In warmer climates where frost seldom, if ever, occurs, grow Lantana grows all year in the garden.
Lantana is typically winter hardy in USDA hardiness zones 9 through 11. However, in colder climates like USDA hardiness zone 8, the plant may die back to the ground in winter and grow from the roots in spring.
Even in settings where the temperature may drop to 20° degrees Fahrenheit, the plant can survive from year to year as long as the roots do not freeze.
How Much Water Do Lantanas Need and When Should Lantana Be Fertilized?
Immediately after planting Lantana, water thoroughly and keep the soil moist for a couple of weeks until the plant has become established and you see new growth.
Once established, you will find Lantana to be durable and drought tolerant. Lantana grows, blooms, and flourishes even in hot, dry settings.
Treat established plants as wildflowers. But when the plant is blooming, water deeply once weekly.
Sandy soil will require additional watering. Avoid overhead watering. Instead, deeply soak the ground around the plants.
Because these tropical plants are practically wildflowers, they require very little fertilizer. Therefore, in early spring, provide a light-balanced fertilizer.
If your plants are growing quite vigorously and producing lots of colorful flowers, you may wish to fertilize again in the middle of the summer.
Be careful not to over-fertilize, as this will reduce blooming and cause your plants to become more susceptible to disease. Heavy feeding can cause leaf yellowing and premature leaf drop.
Lantana Soil Conditions & Transplanting
Lantana can do quite well in areas with poor soil as long as they are planted in well-draining soil. These plants prefer slightly acidic soil in a dry setting and develop root rot in moist soil conditions.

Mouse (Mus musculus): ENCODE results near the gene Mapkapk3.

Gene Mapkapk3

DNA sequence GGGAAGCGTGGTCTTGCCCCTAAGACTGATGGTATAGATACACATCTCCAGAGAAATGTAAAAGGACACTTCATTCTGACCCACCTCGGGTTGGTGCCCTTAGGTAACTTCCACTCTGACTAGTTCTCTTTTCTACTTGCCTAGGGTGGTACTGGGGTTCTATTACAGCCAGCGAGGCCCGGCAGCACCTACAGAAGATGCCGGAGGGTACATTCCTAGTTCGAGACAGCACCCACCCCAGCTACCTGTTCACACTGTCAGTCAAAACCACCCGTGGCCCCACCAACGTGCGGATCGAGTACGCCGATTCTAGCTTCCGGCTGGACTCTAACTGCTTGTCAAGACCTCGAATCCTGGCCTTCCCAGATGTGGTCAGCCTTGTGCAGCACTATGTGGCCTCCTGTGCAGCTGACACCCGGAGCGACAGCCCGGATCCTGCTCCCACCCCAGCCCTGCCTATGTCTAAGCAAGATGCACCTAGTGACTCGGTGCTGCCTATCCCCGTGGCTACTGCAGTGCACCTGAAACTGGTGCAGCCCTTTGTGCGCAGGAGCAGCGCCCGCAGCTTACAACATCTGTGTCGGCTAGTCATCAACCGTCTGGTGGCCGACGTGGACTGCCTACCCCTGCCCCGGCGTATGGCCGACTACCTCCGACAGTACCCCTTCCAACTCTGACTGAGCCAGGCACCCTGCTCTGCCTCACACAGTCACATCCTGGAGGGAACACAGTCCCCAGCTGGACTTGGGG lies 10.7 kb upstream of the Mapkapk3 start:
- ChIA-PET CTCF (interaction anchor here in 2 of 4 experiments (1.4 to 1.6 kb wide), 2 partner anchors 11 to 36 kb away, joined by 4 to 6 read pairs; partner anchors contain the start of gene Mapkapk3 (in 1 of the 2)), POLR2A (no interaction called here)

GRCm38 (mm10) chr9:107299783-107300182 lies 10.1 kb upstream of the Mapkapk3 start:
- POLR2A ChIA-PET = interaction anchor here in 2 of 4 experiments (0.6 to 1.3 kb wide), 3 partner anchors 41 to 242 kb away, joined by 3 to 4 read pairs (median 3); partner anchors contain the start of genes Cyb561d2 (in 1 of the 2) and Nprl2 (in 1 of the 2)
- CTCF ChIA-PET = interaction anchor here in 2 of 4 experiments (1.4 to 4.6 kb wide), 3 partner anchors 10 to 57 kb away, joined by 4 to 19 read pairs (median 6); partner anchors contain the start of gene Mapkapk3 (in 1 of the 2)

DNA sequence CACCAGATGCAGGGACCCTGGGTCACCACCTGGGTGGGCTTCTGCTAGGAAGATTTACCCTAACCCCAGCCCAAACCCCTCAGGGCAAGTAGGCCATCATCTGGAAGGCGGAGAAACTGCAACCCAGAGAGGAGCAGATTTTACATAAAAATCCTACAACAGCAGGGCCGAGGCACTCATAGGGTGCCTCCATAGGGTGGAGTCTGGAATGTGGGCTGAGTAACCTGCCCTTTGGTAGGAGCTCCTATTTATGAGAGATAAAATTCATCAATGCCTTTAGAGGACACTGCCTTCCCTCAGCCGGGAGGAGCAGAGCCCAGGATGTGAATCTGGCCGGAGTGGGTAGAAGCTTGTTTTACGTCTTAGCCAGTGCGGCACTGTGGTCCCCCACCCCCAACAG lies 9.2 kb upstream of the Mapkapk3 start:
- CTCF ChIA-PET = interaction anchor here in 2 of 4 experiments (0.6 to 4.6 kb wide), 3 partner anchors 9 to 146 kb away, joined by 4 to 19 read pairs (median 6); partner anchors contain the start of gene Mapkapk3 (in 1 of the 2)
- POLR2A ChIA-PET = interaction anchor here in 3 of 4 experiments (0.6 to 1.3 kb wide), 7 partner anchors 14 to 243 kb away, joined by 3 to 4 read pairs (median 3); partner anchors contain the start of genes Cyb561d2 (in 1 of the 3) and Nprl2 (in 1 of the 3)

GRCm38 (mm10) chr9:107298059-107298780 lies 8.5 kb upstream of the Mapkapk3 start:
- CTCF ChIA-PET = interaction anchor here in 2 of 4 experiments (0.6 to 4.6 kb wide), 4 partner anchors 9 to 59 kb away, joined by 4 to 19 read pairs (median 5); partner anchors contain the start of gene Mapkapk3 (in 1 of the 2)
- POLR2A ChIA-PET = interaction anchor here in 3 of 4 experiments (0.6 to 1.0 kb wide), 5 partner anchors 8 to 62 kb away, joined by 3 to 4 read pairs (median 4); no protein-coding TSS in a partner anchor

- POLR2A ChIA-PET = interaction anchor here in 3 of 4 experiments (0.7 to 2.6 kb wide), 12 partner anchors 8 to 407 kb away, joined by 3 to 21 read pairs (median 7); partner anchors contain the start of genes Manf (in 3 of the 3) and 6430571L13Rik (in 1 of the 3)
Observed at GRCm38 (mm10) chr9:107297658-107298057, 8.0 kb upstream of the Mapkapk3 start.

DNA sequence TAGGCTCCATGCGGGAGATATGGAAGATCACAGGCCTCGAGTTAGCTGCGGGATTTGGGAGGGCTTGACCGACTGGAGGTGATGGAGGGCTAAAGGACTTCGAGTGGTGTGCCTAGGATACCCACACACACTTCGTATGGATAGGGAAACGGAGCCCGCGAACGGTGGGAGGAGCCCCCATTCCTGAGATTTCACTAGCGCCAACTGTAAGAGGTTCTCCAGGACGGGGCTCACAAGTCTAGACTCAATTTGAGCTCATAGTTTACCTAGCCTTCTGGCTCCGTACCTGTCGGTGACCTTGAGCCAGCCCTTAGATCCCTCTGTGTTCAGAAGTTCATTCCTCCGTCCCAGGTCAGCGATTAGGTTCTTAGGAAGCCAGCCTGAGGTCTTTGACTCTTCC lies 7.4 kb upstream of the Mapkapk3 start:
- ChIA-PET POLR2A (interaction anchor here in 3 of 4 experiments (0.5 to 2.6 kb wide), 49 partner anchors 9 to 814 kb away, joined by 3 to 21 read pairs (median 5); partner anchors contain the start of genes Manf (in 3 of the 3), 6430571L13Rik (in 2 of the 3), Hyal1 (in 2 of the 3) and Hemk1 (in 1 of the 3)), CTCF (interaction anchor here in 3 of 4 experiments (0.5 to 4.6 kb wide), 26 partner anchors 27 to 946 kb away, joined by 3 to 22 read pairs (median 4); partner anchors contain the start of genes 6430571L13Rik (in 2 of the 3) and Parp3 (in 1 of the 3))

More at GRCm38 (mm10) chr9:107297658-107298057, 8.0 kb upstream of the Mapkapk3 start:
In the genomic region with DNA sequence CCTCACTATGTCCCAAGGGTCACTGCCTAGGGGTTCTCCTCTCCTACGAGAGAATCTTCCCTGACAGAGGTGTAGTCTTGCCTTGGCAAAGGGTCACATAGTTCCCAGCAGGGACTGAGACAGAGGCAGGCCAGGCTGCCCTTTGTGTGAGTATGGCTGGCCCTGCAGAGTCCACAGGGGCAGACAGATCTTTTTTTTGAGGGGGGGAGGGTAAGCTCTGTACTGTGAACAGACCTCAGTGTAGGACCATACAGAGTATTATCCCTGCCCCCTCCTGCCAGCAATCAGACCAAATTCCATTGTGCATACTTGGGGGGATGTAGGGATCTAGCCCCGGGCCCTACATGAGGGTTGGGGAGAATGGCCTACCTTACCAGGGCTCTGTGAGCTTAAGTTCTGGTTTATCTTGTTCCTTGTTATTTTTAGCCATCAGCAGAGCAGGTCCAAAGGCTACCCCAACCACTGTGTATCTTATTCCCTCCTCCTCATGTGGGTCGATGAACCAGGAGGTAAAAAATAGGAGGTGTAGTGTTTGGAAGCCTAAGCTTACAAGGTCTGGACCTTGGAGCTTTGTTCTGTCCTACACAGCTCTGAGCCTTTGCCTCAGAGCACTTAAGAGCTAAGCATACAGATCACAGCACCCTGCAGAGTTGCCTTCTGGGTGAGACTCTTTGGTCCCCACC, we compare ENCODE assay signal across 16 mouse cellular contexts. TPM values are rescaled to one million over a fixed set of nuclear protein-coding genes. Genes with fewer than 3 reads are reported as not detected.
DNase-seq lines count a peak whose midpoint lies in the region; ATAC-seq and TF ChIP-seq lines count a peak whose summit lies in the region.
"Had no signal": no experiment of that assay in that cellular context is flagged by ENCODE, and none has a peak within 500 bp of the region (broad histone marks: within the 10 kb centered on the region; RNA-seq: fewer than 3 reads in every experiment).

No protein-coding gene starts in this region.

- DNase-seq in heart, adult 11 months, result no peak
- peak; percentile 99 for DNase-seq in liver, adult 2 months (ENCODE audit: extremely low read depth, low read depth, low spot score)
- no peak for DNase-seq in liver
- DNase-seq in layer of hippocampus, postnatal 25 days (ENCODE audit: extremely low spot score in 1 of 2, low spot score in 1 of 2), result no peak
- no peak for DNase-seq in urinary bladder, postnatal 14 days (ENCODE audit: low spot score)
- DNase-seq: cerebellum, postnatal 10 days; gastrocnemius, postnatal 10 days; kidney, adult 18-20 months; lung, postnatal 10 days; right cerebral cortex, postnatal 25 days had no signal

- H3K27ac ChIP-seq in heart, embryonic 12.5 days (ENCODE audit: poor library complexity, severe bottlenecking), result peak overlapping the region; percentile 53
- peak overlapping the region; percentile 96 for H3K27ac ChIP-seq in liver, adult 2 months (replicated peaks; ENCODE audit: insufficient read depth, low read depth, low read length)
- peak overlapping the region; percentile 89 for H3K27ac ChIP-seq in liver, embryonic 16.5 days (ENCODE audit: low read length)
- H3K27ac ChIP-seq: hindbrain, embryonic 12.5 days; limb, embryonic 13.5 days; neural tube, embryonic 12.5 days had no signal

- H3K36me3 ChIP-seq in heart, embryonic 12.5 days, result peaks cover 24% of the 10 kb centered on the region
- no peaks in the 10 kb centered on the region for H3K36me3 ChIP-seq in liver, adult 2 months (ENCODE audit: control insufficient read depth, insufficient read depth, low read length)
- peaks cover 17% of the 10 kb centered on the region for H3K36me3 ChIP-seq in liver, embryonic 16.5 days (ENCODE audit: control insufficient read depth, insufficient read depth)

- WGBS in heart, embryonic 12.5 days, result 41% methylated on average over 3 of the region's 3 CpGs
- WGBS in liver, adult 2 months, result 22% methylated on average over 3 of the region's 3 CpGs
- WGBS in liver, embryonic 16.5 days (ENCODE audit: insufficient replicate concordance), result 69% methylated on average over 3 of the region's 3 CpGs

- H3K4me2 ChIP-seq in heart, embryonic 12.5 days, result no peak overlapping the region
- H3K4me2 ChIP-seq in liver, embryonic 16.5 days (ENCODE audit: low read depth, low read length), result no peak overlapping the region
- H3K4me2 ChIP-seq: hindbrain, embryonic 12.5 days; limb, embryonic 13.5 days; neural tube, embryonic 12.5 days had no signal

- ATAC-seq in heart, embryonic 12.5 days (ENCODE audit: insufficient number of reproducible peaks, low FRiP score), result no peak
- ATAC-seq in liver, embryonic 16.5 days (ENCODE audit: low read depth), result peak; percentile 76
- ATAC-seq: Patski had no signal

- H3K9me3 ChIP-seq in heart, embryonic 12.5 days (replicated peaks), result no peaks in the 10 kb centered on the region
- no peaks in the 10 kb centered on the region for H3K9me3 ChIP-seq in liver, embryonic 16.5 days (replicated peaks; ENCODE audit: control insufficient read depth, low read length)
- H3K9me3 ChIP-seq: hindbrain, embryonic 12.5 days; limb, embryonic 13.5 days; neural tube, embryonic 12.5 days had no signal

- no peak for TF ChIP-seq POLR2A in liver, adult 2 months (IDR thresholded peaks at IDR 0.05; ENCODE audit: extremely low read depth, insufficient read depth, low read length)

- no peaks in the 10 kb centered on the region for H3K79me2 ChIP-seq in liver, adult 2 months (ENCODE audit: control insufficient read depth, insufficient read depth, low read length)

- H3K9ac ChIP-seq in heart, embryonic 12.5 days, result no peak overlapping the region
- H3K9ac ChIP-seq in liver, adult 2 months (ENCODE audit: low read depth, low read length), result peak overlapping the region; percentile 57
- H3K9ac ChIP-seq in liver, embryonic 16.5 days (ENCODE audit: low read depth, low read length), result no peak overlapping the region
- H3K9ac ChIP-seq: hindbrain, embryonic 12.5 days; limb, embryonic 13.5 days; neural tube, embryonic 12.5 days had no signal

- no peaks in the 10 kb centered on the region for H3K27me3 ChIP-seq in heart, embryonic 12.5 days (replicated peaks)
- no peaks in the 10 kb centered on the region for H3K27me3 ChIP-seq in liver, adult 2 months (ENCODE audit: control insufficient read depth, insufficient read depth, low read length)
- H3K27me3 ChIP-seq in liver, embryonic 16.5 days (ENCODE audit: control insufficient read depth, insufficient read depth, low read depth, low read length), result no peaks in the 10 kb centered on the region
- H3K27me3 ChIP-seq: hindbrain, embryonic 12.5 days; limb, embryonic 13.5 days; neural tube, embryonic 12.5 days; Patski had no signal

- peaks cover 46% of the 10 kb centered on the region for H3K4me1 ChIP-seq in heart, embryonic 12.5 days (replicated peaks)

Plant Lantana in the springtime, a couple of weeks after all danger of frost has passed. Lantana is grown as a perennial in areas where it will not begin its spring growth until the air and soil temperatures are consistently warm.
It likes to grow in warm, well-drained soil. When growing Lantana in pots, use high-quality potting soil that drains well.
When buying plants at your garden center, look for bushy plants with stiff stems and lots of buds.
Lantana Care Grooming & Maintenance
Regular light pruning controls growth throughout the plant’s growing season and encourages branching and blooming.
Very energetic older plants may become excessively large and outgrow their space.
When this happens, don’t be afraid of vigorous pruning. You can cut back the woody stems to about a third of the plants’ spread and height without causing any damage.
After pruning, provide deep watering and a little fertilizer to encourage blooming.
Prune vigorously in early spring to clear away old, dead growth and provide space for new growth.
You can cut the plant down to about 6″ inches high without worry. In the autumn, do not prune harshly because this will reduce the plant’s ability to withstand the cold.
Other Lantana Plants
- Lantana Montevidensis (trailing Lantana)
- Lantana Trifolia (popcorn Lantana)
- Lantana Horrida
How To Propagate Lantana
Lantana is incredibly easy to grow from seeds or cuttings. If growing from seed, soak them first in warm water and follow packaging directions for your area.
If growing from cuttings, follow the handy advice in our article Propagating Lantana Plants.
Lantana Problems – Common Pests or Diseases
Lantana is a very low-maintenance plant and is not generally susceptible to pests and diseases as long as ideal conditions are maintained.
It’s also deer resistant due to its fragrance.
However, a handful of pests can impact the plant. Proper cultural practices limit most attacks. In addition, early detection and pest identification will speed up treatment and the recovery process.
Aphids – are generally found around the growing tip, buds, and undersides of leaves, where aphids suck sap from the plant and excrete a sticky substance called honeydew.